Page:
The booklets are subdivided into sections and then into sub-sections, with lots of bullet points and an occasional reminder that “this is a legal document.” Because all these booklets sound so much alike, it did cross my mind that the whole booklet-preparation industry might have been outsourced to a single huge English-as-a-second-language country, perhaps a company in downtown Calcutta employing hundreds of otherwise unemployable attorneys, MBAs, and English majors.
I once did ask an attorney, “Who actually reads entire documents like these?” He answered too promptly for my liking, “Really only two people. The attorney in charge of writing it and the federal or class-action attorney preparing a lawsuit against it.”
At this point, I remind you of a mantra that should be engraved on your cerebral cortex. Repeat after me: Insurance companies exist to make a profit for their shareholders. They achieve this by collecting your money and doing everything in their power to legally (and sometimes illegally) keep it for themselves. Any time you find yourself writing a check for your healthcare (or your storm-damaged roof or stolen bicycle) and muttering “But I thought I had insurance,” just recite your mantra. Your life will be easier.
Health insurance companies scrutinize every possible aspect of health care, from brain surgery to the set of crutches you received for your broken ankle. Then they create rules (remember, “this is a legal document”) so that you, and not they, pay for as much as possible (out-of-pocket expenses). They also want to accomplish all this without any of their senior management going to jail. As a preventive measure to avoid penitentiary time, the health insurance industry is one of the largest lobbying groups in Washington.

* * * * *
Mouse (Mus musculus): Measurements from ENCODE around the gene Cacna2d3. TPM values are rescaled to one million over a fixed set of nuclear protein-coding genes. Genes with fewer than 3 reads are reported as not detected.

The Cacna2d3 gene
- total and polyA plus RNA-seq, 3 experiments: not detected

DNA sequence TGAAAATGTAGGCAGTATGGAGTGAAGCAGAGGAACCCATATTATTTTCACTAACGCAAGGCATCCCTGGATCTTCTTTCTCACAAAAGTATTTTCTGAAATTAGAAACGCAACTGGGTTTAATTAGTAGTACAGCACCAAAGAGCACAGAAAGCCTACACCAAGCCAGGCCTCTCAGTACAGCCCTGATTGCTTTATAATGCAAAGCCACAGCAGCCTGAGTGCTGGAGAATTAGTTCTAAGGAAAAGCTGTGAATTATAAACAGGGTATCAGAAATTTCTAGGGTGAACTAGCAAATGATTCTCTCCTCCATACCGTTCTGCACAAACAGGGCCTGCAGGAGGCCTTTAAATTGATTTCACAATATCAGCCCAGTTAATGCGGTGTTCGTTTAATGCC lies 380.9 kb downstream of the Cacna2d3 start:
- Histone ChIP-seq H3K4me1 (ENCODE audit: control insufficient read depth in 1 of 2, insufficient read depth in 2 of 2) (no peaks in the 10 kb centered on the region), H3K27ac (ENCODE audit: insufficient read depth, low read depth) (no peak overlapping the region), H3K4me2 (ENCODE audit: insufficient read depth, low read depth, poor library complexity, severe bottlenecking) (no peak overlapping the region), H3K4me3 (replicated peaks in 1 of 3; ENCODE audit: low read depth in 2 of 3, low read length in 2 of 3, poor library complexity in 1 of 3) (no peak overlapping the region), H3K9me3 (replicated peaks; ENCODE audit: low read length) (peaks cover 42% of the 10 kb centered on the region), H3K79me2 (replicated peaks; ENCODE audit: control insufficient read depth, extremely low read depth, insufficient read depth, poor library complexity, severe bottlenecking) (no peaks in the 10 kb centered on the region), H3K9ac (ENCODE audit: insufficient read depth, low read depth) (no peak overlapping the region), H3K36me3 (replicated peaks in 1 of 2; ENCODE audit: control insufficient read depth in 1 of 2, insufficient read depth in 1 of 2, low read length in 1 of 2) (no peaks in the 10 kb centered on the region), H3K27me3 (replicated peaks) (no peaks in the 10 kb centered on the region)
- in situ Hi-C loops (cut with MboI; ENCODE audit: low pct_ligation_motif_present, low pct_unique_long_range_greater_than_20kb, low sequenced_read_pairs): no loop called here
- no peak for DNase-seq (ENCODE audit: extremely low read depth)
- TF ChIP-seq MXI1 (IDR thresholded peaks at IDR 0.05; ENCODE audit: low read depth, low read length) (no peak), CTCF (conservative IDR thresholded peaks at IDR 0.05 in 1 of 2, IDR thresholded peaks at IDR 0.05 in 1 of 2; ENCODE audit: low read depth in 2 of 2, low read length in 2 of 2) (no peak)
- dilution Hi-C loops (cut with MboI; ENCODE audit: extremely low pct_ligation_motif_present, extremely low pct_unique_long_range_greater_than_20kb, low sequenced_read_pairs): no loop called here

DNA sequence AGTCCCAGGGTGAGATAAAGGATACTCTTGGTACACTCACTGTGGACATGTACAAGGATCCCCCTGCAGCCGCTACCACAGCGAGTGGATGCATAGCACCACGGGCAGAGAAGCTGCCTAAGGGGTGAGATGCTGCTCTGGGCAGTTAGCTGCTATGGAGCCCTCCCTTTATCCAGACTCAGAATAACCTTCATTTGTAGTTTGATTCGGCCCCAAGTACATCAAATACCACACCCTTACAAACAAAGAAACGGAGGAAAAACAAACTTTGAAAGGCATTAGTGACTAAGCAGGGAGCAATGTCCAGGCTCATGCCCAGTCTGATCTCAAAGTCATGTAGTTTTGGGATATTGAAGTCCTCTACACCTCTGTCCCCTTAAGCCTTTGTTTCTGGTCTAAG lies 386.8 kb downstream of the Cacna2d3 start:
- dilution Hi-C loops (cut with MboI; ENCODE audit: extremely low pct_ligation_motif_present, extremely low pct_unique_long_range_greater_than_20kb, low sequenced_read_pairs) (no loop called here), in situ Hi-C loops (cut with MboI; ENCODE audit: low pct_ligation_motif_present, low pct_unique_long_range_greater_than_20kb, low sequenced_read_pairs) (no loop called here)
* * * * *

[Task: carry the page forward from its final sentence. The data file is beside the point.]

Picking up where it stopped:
The appeals process: Josef K incarnate
An astonishing number of pages in each booklet are devoted to the appeals process if you feel you’ve been wronged. You’re protesting a bill you’ve received from your healthcare provider which, for reasons you don’t understand, your insurance company hasn’t paid and you seem stuck with. You resubmit the bill to your insurance company, with a note that reads, “Hey, you guys, pay this.” But the bill comes back marked “denied.” “Denied!” you bluster. “Denied!!” you expostulate. You call your health insurer, steam pouring out of your ears. “Well, ma’am,” you hear. “You can always appeal.”
The appeals pages review the ways that you can, step by pitiful step, attempt to plead your case. If you lose, such as in the case of a huge hospital bill that’s not covered, you lose big. Family homesteads have been known to disappear down the health care maw, these types of losses representing an enormous percentage of bankruptcies in the US. Most of the time, you’ll find you’ve been nickel-and-dimed by your insurance company until you realize you’ve spent a fecal-load of money on healthcare.